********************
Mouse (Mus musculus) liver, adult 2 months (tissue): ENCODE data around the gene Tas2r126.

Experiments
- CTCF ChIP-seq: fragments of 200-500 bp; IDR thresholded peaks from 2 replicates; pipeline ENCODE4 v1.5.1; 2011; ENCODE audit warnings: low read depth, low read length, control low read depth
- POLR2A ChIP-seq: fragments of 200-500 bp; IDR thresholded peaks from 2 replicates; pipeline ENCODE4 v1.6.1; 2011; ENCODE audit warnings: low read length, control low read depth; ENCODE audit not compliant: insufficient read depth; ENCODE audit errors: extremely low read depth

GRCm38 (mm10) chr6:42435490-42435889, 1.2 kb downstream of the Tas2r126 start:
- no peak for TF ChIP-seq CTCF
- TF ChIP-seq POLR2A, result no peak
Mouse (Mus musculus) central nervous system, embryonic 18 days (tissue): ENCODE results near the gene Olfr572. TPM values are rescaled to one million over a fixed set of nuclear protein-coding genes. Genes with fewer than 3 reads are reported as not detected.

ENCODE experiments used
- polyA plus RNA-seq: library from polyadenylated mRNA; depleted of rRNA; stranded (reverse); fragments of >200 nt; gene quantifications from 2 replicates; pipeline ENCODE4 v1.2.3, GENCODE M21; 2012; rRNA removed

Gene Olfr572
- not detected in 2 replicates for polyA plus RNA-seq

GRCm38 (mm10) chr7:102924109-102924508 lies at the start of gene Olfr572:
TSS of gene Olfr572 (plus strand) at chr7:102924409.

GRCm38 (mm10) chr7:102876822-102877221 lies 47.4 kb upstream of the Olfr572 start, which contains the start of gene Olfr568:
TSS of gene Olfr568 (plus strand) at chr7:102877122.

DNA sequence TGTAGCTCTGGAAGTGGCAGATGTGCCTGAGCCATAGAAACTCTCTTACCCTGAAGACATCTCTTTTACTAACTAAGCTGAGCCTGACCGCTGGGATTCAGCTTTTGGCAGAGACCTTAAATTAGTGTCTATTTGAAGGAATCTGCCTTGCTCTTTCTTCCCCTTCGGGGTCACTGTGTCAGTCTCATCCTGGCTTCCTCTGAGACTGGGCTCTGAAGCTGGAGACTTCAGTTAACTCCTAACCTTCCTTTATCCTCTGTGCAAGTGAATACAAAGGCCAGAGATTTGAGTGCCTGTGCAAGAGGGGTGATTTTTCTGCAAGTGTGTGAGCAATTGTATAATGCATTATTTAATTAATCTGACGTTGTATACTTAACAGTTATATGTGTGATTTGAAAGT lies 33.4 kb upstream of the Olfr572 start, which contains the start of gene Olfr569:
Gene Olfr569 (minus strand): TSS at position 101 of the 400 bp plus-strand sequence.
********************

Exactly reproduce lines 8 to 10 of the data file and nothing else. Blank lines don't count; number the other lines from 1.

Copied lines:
Mouse (Mus musculus) central nervous system, embryonic 18 days (tissue): ENCODE results near the gene Olfr572. TPM values are rescaled to one million over a fixed set of nuclear protein-coding genes. Genes with fewer than 3 reads are reported as not detected.

ENCODE experiments used
- polyA plus RNA-seq: library from polyadenylated mRNA; depleted of rRNA; stranded (reverse); fragments of >200 nt; gene quantifications from 2 replicates; pipeline ENCODE4 v1.2.3, GENCODE M21; 2012; rRNA removed